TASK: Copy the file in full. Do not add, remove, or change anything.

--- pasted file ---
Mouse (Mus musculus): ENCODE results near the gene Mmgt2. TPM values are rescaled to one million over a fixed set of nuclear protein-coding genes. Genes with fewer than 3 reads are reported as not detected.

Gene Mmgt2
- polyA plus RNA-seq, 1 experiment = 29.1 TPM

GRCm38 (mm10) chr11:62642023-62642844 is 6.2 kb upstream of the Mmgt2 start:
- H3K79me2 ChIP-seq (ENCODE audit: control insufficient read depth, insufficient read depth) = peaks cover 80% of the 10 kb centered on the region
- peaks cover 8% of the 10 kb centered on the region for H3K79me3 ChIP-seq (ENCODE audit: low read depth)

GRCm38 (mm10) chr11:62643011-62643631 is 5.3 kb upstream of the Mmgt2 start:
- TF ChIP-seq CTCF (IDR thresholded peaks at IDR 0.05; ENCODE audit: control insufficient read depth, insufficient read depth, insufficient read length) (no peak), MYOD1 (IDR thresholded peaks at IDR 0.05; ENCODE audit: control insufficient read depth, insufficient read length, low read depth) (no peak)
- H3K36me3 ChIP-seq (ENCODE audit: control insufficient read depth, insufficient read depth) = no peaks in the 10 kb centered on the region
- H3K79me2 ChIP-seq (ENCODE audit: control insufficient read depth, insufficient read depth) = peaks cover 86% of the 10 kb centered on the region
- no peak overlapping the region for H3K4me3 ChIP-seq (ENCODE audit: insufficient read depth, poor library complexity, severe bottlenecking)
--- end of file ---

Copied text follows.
Mouse (Mus musculus): ENCODE results near the gene Mmgt2. TPM values are rescaled to one million over a fixed set of nuclear protein-coding genes. Genes with fewer than 3 reads are reported as not detected.

Gene Mmgt2
- polyA plus RNA-seq, 1 experiment = 29.1 TPM

GRCm38 (mm10) chr11:62642023-62642844 is 6.2 kb upstream of the Mmgt2 start:
- H3K79me2 ChIP-seq (ENCODE audit: control insufficient read depth, insufficient read depth) = peaks cover 80% of the 10 kb centered on the region
- peaks cover 8% of the 10 kb centered on the region for H3K79me3 ChIP-seq (ENCODE audit: low read depth)

GRCm38 (mm10) chr11:62643011-62643631 is 5.3 kb upstream of the Mmgt2 start:
- TF ChIP-seq CTCF (IDR thresholded peaks at IDR 0.05; ENCODE audit: control insufficient read depth, insufficient read depth, insufficient read length) (no peak), MYOD1 (IDR thresholded peaks at IDR 0.05; ENCODE audit: control insufficient read depth, insufficient read length, low read depth) (no peak)
- H3K36me3 ChIP-seq (ENCODE audit: control insufficient read depth, insufficient read depth) = no peaks in the 10 kb centered on the region
- H3K79me2 ChIP-seq (ENCODE audit: control insufficient read depth, insufficient read depth) = peaks cover 86% of the 10 kb centered on the region
- no peak overlapping the region for H3K4me3 ChIP-seq (ENCODE audit: insufficient read depth, poor library complexity, severe bottlenecking)